Veterinary Dentistry – More than Just Extraction
With a little more training, general practitioners can boost their dental skills and services offered to clients willing to spend more on their pets.
When it comes to dentistry, most general veterinary practitioners stop at cleanings and extractions because of a combination of familiarity with those procedures and a lack of training for anything else.
Yet because of that, a lot of “in-between” dentistry services they could add get lost. At the University of Minnesota, Dr. Stephanie Goldschmidt is a clinical assistant professor, who frequently talks with general practitioners about the options for those in-between teeth, and what they can do to stagnate the disease. Goldschmidt hopes that once general practitioners start doing more dentistry, they’ll focus more on saving teeth and advanced periodontal procedures. “I strongly believe that prevention – and then treatment – of periodontal disease, rather than just extraction, is the better option.”
Goldschmidt is scheduled to give a presentation on this subject at VMX 2022, “Periodontal Disease: Treatment Beyond The Prophy!” She will highlight treatment options for periodontal disease beyond a professional cleaning, such as advanced periodontal treatments including closed and open root planning, use of perioceutics, placement of bone grafts, and guided tissue regeneration. Attendees will learn when these procedures are indicated, how to perform them, and when a referral is recommended.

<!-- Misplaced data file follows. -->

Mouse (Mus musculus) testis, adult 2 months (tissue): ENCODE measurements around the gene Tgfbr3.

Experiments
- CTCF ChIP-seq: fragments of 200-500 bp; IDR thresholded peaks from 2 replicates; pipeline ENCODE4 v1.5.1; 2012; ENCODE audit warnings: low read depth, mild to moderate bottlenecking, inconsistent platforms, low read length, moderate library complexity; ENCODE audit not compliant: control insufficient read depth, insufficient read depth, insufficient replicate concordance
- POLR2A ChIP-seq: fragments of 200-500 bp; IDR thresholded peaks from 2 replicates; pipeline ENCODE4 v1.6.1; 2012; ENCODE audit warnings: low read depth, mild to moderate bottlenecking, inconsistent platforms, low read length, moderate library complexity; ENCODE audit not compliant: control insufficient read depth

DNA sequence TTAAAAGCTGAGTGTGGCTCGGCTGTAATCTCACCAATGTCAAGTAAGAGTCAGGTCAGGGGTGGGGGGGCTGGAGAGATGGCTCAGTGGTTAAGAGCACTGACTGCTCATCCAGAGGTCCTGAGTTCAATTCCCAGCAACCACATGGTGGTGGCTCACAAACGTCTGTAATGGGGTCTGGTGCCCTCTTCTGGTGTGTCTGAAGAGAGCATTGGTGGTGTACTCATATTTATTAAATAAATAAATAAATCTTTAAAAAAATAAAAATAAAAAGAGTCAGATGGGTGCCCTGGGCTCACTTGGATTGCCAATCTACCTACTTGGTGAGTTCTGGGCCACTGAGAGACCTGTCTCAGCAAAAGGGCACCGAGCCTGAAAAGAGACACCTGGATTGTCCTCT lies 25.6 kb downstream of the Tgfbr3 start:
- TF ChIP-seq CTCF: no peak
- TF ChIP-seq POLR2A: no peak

“Root planing is definitely something that general practitioners can do,” she said. General practitioners could receive adequate training by practicing an hour or so with someone who has the experience and can show them how to hold the tools. “If practitioners are hoping to perform bone grafts and GTR, I would recommend spending a substantial amount of time with a veterinary dentist as these procedures are more technically challenging, and often are better suited for a referral.”
By investing in more dentistry services, instead of spending money on extractions, veterinarians are putting their funds and resources towards saving teeth and better patient care. As pet owners are more willing to invest in the care of their pets, these services are becoming more popular. “Pet owners are now more open to dentistry and learning what other options there are for their pet’s teeth rather than just extraction,” Goldschmidt said.
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